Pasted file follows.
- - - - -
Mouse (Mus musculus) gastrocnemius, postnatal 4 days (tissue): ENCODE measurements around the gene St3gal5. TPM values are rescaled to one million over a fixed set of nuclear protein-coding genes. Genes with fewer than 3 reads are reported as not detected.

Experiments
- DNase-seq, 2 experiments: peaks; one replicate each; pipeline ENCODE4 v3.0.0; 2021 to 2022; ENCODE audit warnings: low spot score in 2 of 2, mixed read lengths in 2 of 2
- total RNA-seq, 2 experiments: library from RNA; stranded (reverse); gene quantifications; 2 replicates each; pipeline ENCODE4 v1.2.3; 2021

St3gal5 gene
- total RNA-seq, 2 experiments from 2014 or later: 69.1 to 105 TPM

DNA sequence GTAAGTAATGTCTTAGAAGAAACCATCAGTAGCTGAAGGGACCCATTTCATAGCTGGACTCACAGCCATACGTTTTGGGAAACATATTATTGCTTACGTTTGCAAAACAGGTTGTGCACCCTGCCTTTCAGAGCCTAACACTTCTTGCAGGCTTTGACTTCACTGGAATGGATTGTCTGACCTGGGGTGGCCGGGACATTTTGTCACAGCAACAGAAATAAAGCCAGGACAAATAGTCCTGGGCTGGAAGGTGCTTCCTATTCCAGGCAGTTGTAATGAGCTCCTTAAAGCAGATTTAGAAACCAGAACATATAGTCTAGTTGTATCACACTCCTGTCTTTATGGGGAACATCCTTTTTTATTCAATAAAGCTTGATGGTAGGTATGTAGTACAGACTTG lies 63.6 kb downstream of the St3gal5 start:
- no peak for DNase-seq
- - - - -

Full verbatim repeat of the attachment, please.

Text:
Mouse (Mus musculus) gastrocnemius, postnatal 4 days (tissue): ENCODE measurements around the gene St3gal5. TPM values are rescaled to one million over a fixed set of nuclear protein-coding genes. Genes with fewer than 3 reads are reported as not detected.

Experiments
- DNase-seq, 2 experiments: peaks; one replicate each; pipeline ENCODE4 v3.0.0; 2021 to 2022; ENCODE audit warnings: low spot score in 2 of 2, mixed read lengths in 2 of 2
- total RNA-seq, 2 experiments: library from RNA; stranded (reverse); gene quantifications; 2 replicates each; pipeline ENCODE4 v1.2.3; 2021

St3gal5 gene
- total RNA-seq, 2 experiments from 2014 or later: 69.1 to 105 TPM

DNA sequence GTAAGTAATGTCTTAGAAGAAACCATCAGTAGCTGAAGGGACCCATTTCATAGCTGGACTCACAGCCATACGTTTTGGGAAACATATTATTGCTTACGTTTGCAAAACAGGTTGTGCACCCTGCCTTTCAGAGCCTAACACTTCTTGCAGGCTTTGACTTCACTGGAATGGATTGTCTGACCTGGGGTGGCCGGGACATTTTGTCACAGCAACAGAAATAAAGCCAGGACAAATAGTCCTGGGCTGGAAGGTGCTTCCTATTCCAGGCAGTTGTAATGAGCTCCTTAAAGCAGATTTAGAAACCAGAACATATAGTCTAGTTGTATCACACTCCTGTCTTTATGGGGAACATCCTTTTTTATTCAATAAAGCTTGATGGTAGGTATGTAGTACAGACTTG lies 63.6 kb downstream of the St3gal5 start:
- no peak for DNase-seq